In this live-action TV series, the Turtles are older than in the movies or cartoon, and are joined by a fifth, female Turtle. "Venus De Milo" mutated with the other 4 Turtles but was washed... See full summary »
Mitchell A. Lee Yuen,
Mutant Turtles: Choujin Densetsu hen (Superman Legend) is a two-part OVA series from Japan based on the Teenage Mutant Ninja Turtles TV show. In the first episode entitled "Super Dai Pinchu... See full summary »
Each year, three brothers, Samuel, Jeffrey and Michael Douglas visit their grandfather, Mori Tanaka, for the summer. Mori is highly skilled in ninjutsu, and for years he has trained the ... See full summary »
Max Elliott Slade
Brothers Johnny, an adolescent surf talent, and Adam, a preadolescent video-game addict, grow up care-free in California as adopted sons of Marines veteran Mac, inseparable friends of wacky... See full summary »
Ernie Reyes Sr.,
Ernie Reyes Jr.
During a championship baseball match, the three brothers hear that their grandfather in Japan is in trouble, and head out to help him, conceding the match. When they arrive in Japan, they ... See full summary »
When a magic scepter accidentally transports April back through time to 17th Century Japan, the boys take-off in hot pursuit, cowabungling their way out of the sewers right into Samurai-O-Rama! Now they must battle the evil Lord Norinaga to reclaim the magic scepter that will bring them back below the subways of New York City. Written by
Robert Lynch <firstname.lastname@example.org>
The concept for this movie is loosely based on a story called "Masks" from issues #46 and #47 of the original Mirage comics. The story features the Turtles and Renet traveling back to Feudal Japan to fight an evil shogun and engage in samurai battles. See more »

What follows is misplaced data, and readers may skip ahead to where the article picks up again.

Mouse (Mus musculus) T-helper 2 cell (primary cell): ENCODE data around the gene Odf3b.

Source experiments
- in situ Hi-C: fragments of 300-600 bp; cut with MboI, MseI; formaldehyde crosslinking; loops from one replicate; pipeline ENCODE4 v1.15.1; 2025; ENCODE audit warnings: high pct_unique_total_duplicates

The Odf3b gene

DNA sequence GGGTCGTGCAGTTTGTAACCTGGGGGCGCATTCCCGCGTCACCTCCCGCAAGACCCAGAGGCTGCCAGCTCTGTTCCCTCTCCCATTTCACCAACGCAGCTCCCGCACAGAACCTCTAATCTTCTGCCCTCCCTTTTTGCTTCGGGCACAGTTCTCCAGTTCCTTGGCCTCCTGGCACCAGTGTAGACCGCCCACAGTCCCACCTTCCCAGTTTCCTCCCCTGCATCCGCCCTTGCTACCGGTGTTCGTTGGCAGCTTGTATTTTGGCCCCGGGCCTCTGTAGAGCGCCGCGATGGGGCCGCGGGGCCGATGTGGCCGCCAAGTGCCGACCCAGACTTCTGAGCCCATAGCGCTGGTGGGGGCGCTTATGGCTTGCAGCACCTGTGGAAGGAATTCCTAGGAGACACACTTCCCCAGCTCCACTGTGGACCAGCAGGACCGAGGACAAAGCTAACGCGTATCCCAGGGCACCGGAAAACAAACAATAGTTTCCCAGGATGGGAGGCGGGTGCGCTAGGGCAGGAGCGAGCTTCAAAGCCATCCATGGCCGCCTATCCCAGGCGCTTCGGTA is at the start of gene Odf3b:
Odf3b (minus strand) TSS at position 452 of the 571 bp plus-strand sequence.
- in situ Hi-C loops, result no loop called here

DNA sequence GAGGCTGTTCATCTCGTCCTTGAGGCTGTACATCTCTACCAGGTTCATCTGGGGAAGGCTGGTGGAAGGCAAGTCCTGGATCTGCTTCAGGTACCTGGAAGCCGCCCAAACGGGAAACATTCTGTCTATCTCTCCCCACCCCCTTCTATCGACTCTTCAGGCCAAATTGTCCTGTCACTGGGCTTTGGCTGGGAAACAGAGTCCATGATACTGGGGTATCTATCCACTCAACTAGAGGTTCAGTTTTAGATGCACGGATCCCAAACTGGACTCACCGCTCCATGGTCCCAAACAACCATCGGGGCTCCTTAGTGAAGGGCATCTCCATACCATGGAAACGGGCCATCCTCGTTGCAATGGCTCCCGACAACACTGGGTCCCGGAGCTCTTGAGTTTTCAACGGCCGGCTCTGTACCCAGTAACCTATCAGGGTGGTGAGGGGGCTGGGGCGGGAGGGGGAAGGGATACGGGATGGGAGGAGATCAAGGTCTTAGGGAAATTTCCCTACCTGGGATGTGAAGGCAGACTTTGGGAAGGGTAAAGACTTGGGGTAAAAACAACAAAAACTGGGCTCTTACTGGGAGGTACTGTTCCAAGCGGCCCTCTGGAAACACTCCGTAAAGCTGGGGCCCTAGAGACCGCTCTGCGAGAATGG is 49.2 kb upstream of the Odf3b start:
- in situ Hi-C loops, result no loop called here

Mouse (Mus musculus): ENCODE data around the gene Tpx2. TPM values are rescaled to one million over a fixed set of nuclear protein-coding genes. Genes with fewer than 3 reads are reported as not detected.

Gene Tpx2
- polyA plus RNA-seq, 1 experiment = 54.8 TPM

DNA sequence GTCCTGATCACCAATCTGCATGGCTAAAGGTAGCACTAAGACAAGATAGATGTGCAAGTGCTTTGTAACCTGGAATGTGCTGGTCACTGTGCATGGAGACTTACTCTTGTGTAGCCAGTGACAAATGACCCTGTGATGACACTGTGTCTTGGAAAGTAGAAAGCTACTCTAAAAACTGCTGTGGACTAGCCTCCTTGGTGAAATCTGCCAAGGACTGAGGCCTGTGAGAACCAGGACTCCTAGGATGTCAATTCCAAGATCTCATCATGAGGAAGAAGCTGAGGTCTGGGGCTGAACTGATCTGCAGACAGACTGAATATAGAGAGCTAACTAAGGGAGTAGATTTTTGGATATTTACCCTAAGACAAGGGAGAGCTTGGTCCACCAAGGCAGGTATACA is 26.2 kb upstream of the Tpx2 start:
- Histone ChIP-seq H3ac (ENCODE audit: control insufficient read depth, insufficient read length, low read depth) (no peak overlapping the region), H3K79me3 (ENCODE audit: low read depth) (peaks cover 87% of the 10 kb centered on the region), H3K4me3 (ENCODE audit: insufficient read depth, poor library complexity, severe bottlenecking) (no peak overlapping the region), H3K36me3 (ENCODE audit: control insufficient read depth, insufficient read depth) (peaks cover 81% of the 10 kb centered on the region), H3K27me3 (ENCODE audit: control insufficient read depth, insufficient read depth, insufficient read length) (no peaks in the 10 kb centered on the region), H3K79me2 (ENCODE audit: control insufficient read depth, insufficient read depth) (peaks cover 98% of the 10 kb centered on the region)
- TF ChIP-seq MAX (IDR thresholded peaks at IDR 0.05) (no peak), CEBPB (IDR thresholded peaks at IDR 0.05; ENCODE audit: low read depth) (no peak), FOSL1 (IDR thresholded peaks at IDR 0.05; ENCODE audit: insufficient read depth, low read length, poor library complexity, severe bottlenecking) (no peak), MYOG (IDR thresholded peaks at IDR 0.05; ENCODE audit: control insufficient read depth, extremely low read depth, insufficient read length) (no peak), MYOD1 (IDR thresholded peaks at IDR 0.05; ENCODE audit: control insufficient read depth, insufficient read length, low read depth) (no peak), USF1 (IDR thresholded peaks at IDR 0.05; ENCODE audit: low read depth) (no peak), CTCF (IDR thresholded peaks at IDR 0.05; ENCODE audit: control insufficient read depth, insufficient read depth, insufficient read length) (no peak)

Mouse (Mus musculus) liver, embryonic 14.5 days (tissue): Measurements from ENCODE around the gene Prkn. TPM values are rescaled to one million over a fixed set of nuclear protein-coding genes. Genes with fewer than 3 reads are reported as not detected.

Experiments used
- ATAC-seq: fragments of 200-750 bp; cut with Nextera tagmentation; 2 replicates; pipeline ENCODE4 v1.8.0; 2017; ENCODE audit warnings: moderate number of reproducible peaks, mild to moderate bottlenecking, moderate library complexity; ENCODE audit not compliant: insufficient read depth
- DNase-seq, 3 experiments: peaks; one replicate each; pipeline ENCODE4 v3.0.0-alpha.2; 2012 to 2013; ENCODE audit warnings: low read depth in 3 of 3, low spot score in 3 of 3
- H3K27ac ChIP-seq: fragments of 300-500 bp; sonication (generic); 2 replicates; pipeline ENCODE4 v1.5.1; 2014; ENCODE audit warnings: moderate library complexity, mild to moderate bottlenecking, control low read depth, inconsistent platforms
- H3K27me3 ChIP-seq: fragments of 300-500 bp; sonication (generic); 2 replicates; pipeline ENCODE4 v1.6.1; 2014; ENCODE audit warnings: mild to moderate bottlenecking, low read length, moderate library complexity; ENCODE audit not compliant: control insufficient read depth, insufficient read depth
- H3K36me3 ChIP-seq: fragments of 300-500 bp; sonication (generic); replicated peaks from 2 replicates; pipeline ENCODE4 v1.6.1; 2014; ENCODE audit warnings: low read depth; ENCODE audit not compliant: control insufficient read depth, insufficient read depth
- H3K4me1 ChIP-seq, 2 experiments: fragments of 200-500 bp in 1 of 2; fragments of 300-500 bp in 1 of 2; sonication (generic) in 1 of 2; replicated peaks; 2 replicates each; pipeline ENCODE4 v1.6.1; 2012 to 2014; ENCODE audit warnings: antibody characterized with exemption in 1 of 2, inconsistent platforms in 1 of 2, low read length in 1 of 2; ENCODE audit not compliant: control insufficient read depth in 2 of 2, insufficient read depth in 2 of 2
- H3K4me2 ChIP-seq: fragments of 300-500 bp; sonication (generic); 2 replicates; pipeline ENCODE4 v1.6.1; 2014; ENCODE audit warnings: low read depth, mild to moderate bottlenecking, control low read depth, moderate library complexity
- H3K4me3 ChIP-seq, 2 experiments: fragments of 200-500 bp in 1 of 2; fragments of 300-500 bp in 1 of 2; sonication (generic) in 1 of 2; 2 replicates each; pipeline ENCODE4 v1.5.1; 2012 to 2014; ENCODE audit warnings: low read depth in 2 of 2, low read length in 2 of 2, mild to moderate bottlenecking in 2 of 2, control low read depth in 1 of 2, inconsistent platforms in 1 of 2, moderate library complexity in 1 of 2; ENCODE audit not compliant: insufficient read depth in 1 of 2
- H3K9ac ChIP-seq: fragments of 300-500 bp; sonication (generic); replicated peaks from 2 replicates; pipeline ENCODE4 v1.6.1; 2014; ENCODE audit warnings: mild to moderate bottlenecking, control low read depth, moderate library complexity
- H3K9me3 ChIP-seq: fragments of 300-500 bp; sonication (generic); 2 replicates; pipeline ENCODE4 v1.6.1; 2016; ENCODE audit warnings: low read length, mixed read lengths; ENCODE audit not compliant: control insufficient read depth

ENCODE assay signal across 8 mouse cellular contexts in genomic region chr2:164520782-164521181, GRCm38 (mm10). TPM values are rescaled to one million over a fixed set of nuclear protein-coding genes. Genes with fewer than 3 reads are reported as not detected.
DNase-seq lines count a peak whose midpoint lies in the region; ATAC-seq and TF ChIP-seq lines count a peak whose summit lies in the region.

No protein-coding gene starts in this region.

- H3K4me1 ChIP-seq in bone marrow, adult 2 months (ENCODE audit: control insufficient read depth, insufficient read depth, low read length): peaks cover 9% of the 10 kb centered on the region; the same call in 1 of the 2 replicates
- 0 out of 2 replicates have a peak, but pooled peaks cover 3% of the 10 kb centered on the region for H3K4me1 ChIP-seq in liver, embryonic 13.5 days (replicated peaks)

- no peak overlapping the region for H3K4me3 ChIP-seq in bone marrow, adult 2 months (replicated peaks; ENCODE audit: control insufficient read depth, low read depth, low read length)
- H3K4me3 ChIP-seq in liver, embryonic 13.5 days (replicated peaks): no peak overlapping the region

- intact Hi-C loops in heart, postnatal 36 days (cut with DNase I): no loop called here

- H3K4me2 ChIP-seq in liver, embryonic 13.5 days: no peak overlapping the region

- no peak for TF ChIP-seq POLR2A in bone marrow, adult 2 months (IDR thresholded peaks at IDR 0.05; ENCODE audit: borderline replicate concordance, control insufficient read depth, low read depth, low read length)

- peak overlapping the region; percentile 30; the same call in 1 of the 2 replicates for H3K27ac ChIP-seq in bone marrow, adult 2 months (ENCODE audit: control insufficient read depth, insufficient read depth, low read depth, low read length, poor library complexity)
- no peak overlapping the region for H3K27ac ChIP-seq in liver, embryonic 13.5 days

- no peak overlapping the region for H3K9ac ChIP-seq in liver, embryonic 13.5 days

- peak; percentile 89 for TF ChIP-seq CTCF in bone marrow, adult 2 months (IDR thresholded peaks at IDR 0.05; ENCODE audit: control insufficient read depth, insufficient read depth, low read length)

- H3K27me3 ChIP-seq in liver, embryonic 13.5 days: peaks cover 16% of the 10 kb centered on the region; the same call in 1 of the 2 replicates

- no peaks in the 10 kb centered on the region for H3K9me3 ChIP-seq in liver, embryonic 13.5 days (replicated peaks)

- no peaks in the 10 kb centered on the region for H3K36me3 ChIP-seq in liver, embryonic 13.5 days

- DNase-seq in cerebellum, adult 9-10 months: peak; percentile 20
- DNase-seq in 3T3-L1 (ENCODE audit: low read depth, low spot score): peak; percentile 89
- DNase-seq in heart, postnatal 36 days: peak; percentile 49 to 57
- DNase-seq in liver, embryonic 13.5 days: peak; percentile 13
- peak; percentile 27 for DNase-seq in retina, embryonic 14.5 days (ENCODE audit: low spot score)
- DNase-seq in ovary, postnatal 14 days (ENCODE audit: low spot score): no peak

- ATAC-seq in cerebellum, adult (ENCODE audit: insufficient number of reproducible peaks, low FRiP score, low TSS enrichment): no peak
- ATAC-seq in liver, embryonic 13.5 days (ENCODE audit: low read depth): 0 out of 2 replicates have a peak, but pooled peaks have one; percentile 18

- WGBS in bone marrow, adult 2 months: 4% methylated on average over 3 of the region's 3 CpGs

When Splinter tells the Turtles that the scepter will be in the temple, the footage of him talking is halted in mid-sentence and rewound as he says "You will be replaced..." See more »
Gee, if we die here in the past, does that mean that we don't get born in the future?
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Performed by Baltimora
Written by N. Hackett, M. Bassi
Published by Screen Gems - EMI Music Inc. (BMI)
Courtesy of EMI Records / EMI Records Group North America
Trademark TARZAN® owned by Edgar Rice Burroughs, Inc. and used by permission. See more »
Its now middling between keeping and losing its audience
By the early 1990s, it was definite that the Teenage Mutant Ninja Turtles were a bankable asset in the film and television industry. With their popularity soaring through the ceiling, along with the help of Vanilla Ice's one hit wonder Ninja-rap from the first sequel, it seemed as if nothing could stop them. That is, until this installment came along two years later. But how? What could possibly blow the tires out from under the turtle vehicle? Two words - time travel. More than likely this is what made people role their eyes and either walk out of the theater disappointed or avoid it altogether. You can only make a ridiculous but also fun concept only so preposterous. Pushing the limits could just make it unbearably silly and that's probably what happened here. Making things harder to weigh pros and cons is that for every plus, there seemed to be a minus to counter it.